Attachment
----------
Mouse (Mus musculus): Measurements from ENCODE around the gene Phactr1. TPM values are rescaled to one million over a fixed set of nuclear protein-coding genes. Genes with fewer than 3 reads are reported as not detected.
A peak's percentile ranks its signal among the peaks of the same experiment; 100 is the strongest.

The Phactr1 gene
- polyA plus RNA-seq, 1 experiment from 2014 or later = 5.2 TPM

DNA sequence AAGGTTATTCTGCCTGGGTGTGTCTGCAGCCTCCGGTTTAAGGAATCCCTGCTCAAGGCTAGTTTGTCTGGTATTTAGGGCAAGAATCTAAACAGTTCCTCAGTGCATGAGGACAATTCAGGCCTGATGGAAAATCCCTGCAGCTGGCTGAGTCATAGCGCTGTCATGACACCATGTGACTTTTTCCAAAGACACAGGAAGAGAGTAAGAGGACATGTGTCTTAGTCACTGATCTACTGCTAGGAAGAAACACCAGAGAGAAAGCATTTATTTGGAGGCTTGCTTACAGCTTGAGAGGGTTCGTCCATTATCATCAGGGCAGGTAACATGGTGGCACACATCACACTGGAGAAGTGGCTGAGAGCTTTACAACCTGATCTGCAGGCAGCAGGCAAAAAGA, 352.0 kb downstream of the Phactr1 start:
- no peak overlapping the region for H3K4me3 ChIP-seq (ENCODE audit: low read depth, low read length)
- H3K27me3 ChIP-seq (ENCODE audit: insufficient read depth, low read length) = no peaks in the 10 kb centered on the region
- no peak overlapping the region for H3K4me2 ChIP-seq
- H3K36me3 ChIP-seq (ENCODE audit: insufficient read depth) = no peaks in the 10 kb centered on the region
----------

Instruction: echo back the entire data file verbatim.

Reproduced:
Mouse (Mus musculus): Measurements from ENCODE around the gene Phactr1. TPM values are rescaled to one million over a fixed set of nuclear protein-coding genes. Genes with fewer than 3 reads are reported as not detected.
A peak's percentile ranks its signal among the peaks of the same experiment; 100 is the strongest.

The Phactr1 gene
- polyA plus RNA-seq, 1 experiment from 2014 or later = 5.2 TPM

DNA sequence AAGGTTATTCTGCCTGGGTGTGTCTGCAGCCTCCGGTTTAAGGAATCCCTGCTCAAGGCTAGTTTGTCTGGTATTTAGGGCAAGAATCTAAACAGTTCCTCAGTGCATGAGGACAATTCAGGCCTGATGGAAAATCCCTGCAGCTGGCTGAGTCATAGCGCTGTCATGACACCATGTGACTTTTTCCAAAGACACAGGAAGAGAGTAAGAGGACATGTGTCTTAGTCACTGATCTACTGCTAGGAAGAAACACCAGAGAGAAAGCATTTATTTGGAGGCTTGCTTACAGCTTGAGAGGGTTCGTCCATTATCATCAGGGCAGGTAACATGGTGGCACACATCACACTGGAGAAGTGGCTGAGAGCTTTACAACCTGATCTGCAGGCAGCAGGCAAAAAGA, 352.0 kb downstream of the Phactr1 start:
- no peak overlapping the region for H3K4me3 ChIP-seq (ENCODE audit: low read depth, low read length)
- H3K27me3 ChIP-seq (ENCODE audit: insufficient read depth, low read length) = no peaks in the 10 kb centered on the region
- no peak overlapping the region for H3K4me2 ChIP-seq
- H3K36me3 ChIP-seq (ENCODE audit: insufficient read depth) = no peaks in the 10 kb centered on the region